Title: Revealing interdyad differences in naturally occurring staff reactions to challenging behaviour of clients with severe or profound intellectual disabilities by means of Clusterwise Hierarchical Classes Analysis (HICLAS)
Authors: Wilderjans, Tom ×
Lambrechts, Greet
Maes, Bea
Ceulemans, Eva #
Issue Date: 2014
Publisher: Blackwell Scientific on behalf of the Royal Society for Mentally Handicapped Children and Adults
Series Title: Journal of Intellectual Disability Research vol:58 issue:11 pages:1045-1059
Abstract: BACKGROUND. Investigating interdyad (i.e., couples of a client and their usual caregiver) differences in naturally occurring patterns of staff reactions to challenging behavior (e.g., self-injurious, stereotyped, and aggressive/destructive behavior) of clients with severe or profound intellectual disabilities is important to optimize client-staff interactions. Most studies, however, fail to combine a naturalistic setup with a person-level analysis, in that they do not involve a careful inspection of the interdyad differences and similarities.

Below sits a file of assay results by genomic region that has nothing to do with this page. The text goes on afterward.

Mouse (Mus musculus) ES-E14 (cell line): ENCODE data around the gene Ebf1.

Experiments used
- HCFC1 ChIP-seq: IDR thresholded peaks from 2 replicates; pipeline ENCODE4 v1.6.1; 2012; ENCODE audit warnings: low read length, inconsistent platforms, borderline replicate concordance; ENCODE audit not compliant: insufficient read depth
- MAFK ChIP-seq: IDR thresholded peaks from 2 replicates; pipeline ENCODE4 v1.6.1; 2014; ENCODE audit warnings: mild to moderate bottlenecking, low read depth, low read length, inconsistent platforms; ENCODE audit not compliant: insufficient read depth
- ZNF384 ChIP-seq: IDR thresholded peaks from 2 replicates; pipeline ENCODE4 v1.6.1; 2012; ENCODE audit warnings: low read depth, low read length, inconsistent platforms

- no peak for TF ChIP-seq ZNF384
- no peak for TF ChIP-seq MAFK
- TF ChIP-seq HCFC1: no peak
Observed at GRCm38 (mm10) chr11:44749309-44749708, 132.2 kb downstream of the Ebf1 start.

METHOD. In this study, the recently proposed Clusterwise Hierarchical Classes Analysis (HICLAS) method is adopted and applied to data of Lambrechts, Van Den Noortgate, Eeman, and Maes (2010) in which video fragments (recorded in a naturalistic setting) of a client showing challenging behavior and the staff reacting to it were analyzed. In a Clusterwise HICLAS analysis, the staff-client dyads are grouped into a number of clusters and the prototypical behavior-reaction patterns that are specific for each cluster (i.e., interdyad differences and similarities) are revealed.

RESULTS. Clusterwise HICLAS discloses clear interdyad differences (and similarities) in the prototypical patterns of clients’ challenging behavior and the associated staff reactions, complementing and qualifying the (general) results of Lambrechts et al. (2010).

CONCLUSIONS. The usefulness and clinical relevance of Clusterwise HICLAS is demonstrated. In particular, Clusterwise HICLAS may capture idiosyncratic aspects of staff-client interactions, which may stimulate direct support workers to adopt person-centered support practices that take the specific abilities of the client into account.
ISSN: 0964-2633
Publication status: published
KU Leuven publication type: IT
Appears in Collections:Methodology of Educational Sciences
Parenting and Special Education
× corresponding author
# (joint) last author

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